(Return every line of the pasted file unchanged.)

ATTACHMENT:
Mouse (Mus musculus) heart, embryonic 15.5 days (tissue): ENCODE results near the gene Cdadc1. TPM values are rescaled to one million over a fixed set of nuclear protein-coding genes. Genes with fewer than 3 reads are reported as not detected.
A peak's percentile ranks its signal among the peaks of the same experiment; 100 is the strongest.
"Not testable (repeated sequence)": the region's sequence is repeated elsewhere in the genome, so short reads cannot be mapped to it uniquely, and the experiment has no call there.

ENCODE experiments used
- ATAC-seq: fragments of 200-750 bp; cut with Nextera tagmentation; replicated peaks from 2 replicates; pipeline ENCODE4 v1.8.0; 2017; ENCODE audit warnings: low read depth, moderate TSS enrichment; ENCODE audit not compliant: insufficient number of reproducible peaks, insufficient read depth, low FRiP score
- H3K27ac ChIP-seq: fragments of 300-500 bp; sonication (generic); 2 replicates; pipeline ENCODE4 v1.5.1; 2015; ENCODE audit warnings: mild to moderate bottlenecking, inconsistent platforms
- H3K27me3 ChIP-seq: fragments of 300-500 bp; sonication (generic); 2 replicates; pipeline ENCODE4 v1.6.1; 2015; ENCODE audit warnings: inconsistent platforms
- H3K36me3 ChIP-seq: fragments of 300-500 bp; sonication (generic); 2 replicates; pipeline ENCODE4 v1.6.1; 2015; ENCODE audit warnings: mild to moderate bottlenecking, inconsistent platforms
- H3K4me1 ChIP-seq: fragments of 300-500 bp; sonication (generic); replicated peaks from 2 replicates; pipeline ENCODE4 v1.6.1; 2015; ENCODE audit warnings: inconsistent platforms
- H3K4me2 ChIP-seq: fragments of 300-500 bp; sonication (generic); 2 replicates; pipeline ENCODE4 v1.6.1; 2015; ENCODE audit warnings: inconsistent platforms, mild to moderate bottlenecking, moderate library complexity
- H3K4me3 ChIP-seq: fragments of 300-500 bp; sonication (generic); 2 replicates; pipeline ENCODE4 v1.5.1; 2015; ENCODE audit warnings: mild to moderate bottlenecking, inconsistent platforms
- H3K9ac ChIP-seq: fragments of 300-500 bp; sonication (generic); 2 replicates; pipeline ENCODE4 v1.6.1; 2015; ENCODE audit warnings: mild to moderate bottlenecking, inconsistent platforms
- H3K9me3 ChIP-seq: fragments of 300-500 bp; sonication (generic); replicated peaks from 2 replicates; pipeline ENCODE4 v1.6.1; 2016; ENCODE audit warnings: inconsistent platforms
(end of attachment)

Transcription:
Mouse (Mus musculus) heart, embryonic 15.5 days (tissue): ENCODE results near the gene Cdadc1. TPM values are rescaled to one million over a fixed set of nuclear protein-coding genes. Genes with fewer than 3 reads are reported as not detected.
A peak's percentile ranks its signal among the peaks of the same experiment; 100 is the strongest.
"Not testable (repeated sequence)": the region's sequence is repeated elsewhere in the genome, so short reads cannot be mapped to it uniquely, and the experiment has no call there.

ENCODE experiments used
- ATAC-seq: fragments of 200-750 bp; cut with Nextera tagmentation; replicated peaks from 2 replicates; pipeline ENCODE4 v1.8.0; 2017; ENCODE audit warnings: low read depth, moderate TSS enrichment; ENCODE audit not compliant: insufficient number of reproducible peaks, insufficient read depth, low FRiP score
- H3K27ac ChIP-seq: fragments of 300-500 bp; sonication (generic); 2 replicates; pipeline ENCODE4 v1.5.1; 2015; ENCODE audit warnings: mild to moderate bottlenecking, inconsistent platforms
- H3K27me3 ChIP-seq: fragments of 300-500 bp; sonication (generic); 2 replicates; pipeline ENCODE4 v1.6.1; 2015; ENCODE audit warnings: inconsistent platforms
- H3K36me3 ChIP-seq: fragments of 300-500 bp; sonication (generic); 2 replicates; pipeline ENCODE4 v1.6.1; 2015; ENCODE audit warnings: mild to moderate bottlenecking, inconsistent platforms
- H3K4me1 ChIP-seq: fragments of 300-500 bp; sonication (generic); replicated peaks from 2 replicates; pipeline ENCODE4 v1.6.1; 2015; ENCODE audit warnings: inconsistent platforms
- H3K4me2 ChIP-seq: fragments of 300-500 bp; sonication (generic); 2 replicates; pipeline ENCODE4 v1.6.1; 2015; ENCODE audit warnings: inconsistent platforms, mild to moderate bottlenecking, moderate library complexity
- H3K4me3 ChIP-seq: fragments of 300-500 bp; sonication (generic); 2 replicates; pipeline ENCODE4 v1.5.1; 2015; ENCODE audit warnings: mild to moderate bottlenecking, inconsistent platforms
- H3K9ac ChIP-seq: fragments of 300-500 bp; sonication (generic); 2 replicates; pipeline ENCODE4 v1.6.1; 2015; ENCODE audit warnings: mild to moderate bottlenecking, inconsistent platforms
- H3K9me3 ChIP-seq: fragments of 300-500 bp; sonication (generic); replicated peaks from 2 replicates; pipeline ENCODE4 v1.6.1; 2016; ENCODE audit warnings: inconsistent platforms